Cox said his mask had a picture from the Nuremberg trials printed on it, and compared the bill to the Nazis’ infringement on “the rights of parents.”
“One of the things that was interesting and very sad in the Nuremberg trials, was the fact that medical professionals interfered with parental rights. And what was the result of those trials? Well, the European Union passed the European Commission on Human Rights, guaranteeing that never again will the state and the healthcare community interfere with the rights of parents, and the rights of family,” he said Thursday. “That’s what this bill does.”
The outrage followed immediately. Barely a minute into Cox’s remarks, Shane Pendergrass, a Democratic delegate, asked to be able to speak from a “point of personal privilege” as a Jew.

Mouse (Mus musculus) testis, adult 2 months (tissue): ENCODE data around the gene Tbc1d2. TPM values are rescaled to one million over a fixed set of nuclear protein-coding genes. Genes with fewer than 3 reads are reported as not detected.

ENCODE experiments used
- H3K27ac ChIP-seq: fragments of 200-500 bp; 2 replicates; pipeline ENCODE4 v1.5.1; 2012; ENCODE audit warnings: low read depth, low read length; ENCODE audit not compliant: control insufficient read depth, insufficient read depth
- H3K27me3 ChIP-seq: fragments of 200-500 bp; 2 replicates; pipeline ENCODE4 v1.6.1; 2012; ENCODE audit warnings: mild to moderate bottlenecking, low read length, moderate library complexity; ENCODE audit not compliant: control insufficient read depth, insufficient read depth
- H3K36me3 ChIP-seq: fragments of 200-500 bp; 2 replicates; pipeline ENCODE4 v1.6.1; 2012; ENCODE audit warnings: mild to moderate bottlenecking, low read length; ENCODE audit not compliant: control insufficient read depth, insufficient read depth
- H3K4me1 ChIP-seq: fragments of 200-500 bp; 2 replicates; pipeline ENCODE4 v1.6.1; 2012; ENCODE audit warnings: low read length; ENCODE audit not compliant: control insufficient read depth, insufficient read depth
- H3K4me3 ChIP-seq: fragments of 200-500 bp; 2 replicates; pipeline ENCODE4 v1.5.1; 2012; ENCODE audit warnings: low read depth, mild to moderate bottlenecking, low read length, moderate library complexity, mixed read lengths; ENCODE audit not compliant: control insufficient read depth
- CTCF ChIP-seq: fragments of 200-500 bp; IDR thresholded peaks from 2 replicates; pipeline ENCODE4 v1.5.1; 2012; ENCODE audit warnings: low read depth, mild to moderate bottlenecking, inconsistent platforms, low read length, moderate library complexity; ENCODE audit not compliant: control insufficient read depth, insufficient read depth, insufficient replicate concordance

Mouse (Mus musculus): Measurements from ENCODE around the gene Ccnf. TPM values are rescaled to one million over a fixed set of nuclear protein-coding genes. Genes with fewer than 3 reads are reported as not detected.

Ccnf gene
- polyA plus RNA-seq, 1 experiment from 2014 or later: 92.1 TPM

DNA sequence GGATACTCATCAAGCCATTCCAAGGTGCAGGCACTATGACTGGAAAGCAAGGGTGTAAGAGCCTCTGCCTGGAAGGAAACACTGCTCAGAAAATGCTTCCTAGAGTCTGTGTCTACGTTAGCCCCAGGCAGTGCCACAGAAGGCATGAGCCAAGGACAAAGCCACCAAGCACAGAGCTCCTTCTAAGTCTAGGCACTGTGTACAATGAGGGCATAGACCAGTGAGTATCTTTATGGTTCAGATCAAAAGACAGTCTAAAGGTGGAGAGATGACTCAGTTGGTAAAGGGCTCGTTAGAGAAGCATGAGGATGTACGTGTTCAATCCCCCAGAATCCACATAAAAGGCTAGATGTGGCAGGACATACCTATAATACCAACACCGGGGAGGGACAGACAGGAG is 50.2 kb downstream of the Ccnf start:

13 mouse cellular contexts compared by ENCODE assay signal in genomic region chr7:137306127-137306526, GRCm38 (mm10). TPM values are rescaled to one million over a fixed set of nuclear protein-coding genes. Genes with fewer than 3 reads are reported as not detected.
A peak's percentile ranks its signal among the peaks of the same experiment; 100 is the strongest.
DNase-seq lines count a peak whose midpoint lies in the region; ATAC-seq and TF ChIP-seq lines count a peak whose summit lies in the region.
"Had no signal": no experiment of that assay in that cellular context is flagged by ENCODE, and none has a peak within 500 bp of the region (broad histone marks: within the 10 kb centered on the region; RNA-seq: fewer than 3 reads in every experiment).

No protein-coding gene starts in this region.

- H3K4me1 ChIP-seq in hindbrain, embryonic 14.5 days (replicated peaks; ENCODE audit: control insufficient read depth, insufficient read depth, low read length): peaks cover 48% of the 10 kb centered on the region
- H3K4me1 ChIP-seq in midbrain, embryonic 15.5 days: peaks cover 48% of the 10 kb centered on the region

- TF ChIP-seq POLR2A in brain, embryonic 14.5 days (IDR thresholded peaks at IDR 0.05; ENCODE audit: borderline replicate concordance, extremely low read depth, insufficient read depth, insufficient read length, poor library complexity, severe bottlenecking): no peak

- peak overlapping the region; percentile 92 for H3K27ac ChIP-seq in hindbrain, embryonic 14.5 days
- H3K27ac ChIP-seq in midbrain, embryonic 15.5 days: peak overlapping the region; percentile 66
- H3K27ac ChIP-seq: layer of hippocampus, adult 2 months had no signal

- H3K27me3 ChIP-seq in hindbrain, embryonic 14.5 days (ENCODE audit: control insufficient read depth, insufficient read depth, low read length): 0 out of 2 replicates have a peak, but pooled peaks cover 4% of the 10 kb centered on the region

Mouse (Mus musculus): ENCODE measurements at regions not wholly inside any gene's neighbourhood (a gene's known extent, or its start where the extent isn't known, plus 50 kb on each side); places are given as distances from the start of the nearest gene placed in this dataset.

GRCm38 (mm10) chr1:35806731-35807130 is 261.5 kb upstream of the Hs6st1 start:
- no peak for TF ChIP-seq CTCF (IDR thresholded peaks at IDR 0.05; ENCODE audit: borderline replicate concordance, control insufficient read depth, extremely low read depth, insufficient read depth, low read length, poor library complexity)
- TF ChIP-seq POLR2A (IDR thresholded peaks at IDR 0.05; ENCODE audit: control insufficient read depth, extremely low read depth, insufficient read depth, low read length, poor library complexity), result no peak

“I am enormously affronted as a Jew when you in any way compare this bill to the Holocaust, especially today,” she said. “Shame on you.”
Cox protested that he was not comparing the bill to the Holocaust, but to Nazi legal practices.
“This bill interferes with the sacred right of parents and their children,” a right he said was enshrined after the Nuremberg trials. “That is a fact.”
The Jewish Community Relations Council of Greater Washington in a statement called the comparison “unconscionable.”
“Delegate Cox’s words are an insult to the thousands of mental health providers throughout the State of Maryland and are part of a disturbing pattern of public officials using Holocaust and Nazi analogies for political ends,” the statement said. “The JCRC calls on the Maryland House of Delegates to condemn this offensive comparison and to hold Delegate Cox responsible for his reprehensible remarks on this sacred day.”
The bill lowers the age of consent to mental health care to 12. It is likely to pass in the Democratic-led legislature.